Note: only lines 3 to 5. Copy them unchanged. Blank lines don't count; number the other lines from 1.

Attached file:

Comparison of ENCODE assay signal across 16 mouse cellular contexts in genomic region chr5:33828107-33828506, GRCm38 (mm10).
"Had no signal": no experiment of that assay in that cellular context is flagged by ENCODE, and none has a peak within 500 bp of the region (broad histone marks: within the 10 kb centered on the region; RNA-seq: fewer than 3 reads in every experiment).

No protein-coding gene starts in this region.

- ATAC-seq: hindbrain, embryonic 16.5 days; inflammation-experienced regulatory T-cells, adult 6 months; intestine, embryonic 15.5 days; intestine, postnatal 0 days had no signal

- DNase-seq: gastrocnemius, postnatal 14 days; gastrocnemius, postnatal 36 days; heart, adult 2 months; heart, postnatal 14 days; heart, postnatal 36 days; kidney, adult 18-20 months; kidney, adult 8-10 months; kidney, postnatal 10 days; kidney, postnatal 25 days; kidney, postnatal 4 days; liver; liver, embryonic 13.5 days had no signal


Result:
No protein-coding gene starts in this region.

- ATAC-seq: hindbrain, embryonic 16.5 days; inflammation-experienced regulatory T-cells, adult 6 months; intestine, embryonic 15.5 days; intestine, postnatal 0 days had no signal

- DNase-seq: gastrocnemius, postnatal 14 days; gastrocnemius, postnatal 36 days; heart, adult 2 months; heart, postnatal 14 days; heart, postnatal 36 days; kidney, adult 18-20 months; kidney, adult 8-10 months; kidney, postnatal 10 days; kidney, postnatal 25 days; kidney, postnatal 4 days; liver; liver, embryonic 13.5 days had no signal